Audrey: “Think about what you used to do at different ages. That should really give you the confidence to know that your kids can probably be doing more than what you think they can right now.”
Sara: “When your kids are small you’re a caretaker. But then you transition into being their coach. And ultimately, you transition into being their consultant.”
Audrey: “It’s very tempting when something goes wrong to want to fight our kids’ battles. Instead, turn it around so they’re not a victim. Explain that it’s not all about them but it’s the other person’s bad behavior. Tell your kids, ‘I know you can handle this’ because–as we all know–when mom or dad does step in or talks to the teacher, it doesn’t usually work out very well.”
Audrey: “It’s never as clear as it looks. We all have our moments and all of our kids have the capacity when their feelings are hurt, or when they feel left out, to say something or do something that’s not kind.”
Audrey: “We can do so much for our kids, and build their social resilience and grit, by letting them know that it is normal to have people do rude things. It happens every day in life. If your kids are really young, you can empower them and give them the confidence that they have strategies to deal with it. That’s the kind of resilience you want your kids to have.”
Sara: “We often ask, ‘What do you think is the other side of the story?’ Just building that bit of empathy for the other side is so helpful. When we don’t crumble when our kids go through hard things and when we don’t panic and rush to rescue them, it teaches our kids that they can handle it too. They see us modeling our confidence and peace, trust in each other and in good decisions. Borrowing courage until you have your own is a pretty groovy tool to have. Sometimes as parents we have to reach out to friends and peers and borrow courage, as well. We are all human and need to help each other raise our kids.”
Audrey: “Remember stories from childhood and share them with your kids, especially the struggles you experienced. They need to see us as authentic, real people who had these same kinds of things happen to us because it’s really reassuring to them.”
Audrey: “You grow grit from trying new things. There’s this model to teaching: first you do it for them, then, second, you do it with them. Then, you’re watching them and helping them do it, and then, finally, they’re doing it independently. You can think about that with anything from driving, to social stuff, to new sports that you’re teaching, riding a bike. That is how you help them to learn new things with your support.”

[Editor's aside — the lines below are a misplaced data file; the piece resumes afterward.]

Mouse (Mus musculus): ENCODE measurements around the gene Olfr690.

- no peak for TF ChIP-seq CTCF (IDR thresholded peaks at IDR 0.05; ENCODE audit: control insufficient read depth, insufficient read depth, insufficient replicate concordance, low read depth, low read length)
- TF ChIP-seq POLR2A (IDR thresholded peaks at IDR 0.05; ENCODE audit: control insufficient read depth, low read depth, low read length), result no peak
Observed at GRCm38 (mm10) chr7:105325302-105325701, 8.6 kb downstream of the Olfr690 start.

Audrey: “At camp we have to make everything fun, even putting sunscreen on. We’ve mastered the art of making mundane things fun. When you make mundane things fun at home, that just creates a really fun culture.”
Audrey: “Setting goals is a great grit-building idea. It’s something you can do as a family. You can all set a goal of something you want to try. Model for your child that you’re setting a goal and working towards it. My kids have learned much more from watching me do things than from me telling them to do something.”
Audrey: “I like the idea of a courage box where each person tries something they’re afraid of, or something new–it can be anything–but each person sets a goal to overcome that fear, of pushing their comfort zone. The idea is celebrating courage with your kids.”
Sara: “Take the heat out of having to be an expert the first time you try something. We don’t try a new sport to be on varsity or to be the best. Sometimes we try it because it’s fun, or we’re curious or just to try something new. We need to take away the pressure to excel that is so prevalent in our culture. It keeps kids from trying things. It is not about being excellent; It’s about going out and trying.”
Audrey: “Leadership, parenting, it’s all the same.”